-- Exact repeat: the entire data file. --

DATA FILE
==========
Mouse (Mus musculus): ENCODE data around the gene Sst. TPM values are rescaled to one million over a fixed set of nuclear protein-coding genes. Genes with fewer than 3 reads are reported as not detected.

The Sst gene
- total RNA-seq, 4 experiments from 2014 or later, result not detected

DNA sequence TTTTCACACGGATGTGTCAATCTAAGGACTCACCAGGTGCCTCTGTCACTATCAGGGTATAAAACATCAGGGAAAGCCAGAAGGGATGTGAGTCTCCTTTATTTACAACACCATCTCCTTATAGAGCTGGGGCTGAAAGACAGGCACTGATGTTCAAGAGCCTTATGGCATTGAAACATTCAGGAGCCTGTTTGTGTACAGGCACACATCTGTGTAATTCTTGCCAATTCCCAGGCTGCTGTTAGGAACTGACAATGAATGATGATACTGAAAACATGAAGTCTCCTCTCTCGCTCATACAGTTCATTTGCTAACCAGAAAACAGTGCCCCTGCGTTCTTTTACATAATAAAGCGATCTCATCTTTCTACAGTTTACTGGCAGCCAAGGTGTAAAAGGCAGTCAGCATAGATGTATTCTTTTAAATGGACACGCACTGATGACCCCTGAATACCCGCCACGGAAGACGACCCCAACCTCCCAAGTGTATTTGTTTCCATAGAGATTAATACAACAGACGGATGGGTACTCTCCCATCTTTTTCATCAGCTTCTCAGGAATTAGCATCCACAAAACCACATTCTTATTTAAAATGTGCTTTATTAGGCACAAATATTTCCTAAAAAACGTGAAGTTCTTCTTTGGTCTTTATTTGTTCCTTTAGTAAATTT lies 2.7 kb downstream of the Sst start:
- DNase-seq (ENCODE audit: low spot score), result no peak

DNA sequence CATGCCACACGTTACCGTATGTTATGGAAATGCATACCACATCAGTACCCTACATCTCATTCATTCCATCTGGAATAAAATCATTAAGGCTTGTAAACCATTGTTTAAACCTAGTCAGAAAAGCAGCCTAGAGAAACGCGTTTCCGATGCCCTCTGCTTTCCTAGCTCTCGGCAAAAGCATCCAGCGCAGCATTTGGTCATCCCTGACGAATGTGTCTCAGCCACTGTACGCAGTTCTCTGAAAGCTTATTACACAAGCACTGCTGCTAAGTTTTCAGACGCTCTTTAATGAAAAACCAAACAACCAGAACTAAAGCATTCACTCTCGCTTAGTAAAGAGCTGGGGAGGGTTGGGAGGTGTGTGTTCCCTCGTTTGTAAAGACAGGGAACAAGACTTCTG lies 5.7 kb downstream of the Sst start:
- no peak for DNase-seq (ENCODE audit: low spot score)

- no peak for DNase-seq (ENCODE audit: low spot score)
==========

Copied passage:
Mouse (Mus musculus): ENCODE data around the gene Sst. TPM values are rescaled to one million over a fixed set of nuclear protein-coding genes. Genes with fewer than 3 reads are reported as not detected.

The Sst gene
- total RNA-seq, 4 experiments from 2014 or later, result not detected

DNA sequence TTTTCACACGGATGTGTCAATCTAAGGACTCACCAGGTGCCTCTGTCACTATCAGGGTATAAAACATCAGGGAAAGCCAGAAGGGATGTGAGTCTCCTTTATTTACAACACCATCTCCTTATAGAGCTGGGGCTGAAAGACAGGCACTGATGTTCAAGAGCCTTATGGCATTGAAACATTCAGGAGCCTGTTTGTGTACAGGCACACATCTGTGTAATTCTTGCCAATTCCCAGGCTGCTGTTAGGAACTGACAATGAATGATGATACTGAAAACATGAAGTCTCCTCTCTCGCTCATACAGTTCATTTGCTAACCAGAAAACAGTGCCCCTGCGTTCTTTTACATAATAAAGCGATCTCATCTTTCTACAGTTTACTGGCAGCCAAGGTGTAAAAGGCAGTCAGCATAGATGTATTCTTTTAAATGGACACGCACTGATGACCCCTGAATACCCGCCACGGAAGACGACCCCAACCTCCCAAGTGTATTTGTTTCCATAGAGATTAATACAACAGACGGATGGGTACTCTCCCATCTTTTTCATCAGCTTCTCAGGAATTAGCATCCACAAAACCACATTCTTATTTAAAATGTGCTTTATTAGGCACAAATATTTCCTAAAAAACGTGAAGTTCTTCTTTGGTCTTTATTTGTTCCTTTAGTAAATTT lies 2.7 kb downstream of the Sst start:
- DNase-seq (ENCODE audit: low spot score), result no peak

DNA sequence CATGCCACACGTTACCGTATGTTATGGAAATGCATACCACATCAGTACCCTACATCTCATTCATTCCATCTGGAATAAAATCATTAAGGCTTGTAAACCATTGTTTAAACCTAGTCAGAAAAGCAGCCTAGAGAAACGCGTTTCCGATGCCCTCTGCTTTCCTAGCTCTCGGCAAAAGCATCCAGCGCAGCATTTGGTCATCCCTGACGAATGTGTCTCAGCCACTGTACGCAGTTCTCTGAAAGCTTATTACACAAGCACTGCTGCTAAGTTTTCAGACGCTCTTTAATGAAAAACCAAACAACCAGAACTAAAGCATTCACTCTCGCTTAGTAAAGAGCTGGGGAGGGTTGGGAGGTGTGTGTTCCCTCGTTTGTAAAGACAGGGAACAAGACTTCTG lies 5.7 kb downstream of the Sst start:
- no peak for DNase-seq (ENCODE audit: low spot score)

- no peak for DNase-seq (ENCODE audit: low spot score)